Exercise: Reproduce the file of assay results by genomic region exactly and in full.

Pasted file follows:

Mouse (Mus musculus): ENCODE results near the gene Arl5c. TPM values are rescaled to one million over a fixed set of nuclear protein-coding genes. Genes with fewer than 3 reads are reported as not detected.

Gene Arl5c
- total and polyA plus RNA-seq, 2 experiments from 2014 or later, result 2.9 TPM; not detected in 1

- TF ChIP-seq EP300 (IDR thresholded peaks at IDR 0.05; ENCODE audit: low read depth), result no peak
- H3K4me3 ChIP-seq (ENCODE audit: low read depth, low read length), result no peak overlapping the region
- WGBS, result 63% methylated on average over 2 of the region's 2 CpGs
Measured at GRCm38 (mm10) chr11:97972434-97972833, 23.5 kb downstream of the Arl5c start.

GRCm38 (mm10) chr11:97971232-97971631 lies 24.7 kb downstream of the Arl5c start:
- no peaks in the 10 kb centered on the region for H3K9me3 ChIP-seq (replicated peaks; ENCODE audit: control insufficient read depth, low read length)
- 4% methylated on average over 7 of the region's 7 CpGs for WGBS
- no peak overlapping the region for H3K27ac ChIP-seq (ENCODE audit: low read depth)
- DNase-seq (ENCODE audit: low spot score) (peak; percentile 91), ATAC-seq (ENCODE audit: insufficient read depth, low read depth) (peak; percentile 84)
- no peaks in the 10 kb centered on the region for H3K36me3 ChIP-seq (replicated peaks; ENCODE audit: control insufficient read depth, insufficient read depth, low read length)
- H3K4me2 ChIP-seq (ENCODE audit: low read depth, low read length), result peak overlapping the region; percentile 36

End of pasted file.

Mouse (Mus musculus): ENCODE results near the gene Arl5c. TPM values are rescaled to one million over a fixed set of nuclear protein-coding genes. Genes with fewer than 3 reads are reported as not detected.

Gene Arl5c
- total and polyA plus RNA-seq, 2 experiments from 2014 or later, result 2.9 TPM; not detected in 1

- TF ChIP-seq EP300 (IDR thresholded peaks at IDR 0.05; ENCODE audit: low read depth), result no peak
- H3K4me3 ChIP-seq (ENCODE audit: low read depth, low read length), result no peak overlapping the region
- WGBS, result 63% methylated on average over 2 of the region's 2 CpGs
Measured at GRCm38 (mm10) chr11:97972434-97972833, 23.5 kb downstream of the Arl5c start.

GRCm38 (mm10) chr11:97971232-97971631 lies 24.7 kb downstream of the Arl5c start:
- no peaks in the 10 kb centered on the region for H3K9me3 ChIP-seq (replicated peaks; ENCODE audit: control insufficient read depth, low read length)
- 4% methylated on average over 7 of the region's 7 CpGs for WGBS
- no peak overlapping the region for H3K27ac ChIP-seq (ENCODE audit: low read depth)
- DNase-seq (ENCODE audit: low spot score) (peak; percentile 91), ATAC-seq (ENCODE audit: insufficient read depth, low read depth) (peak; percentile 84)
- no peaks in the 10 kb centered on the region for H3K36me3 ChIP-seq (replicated peaks; ENCODE audit: control insufficient read depth, insufficient read depth, low read length)
- H3K4me2 ChIP-seq (ENCODE audit: low read depth, low read length), result peak overlapping the region; percentile 36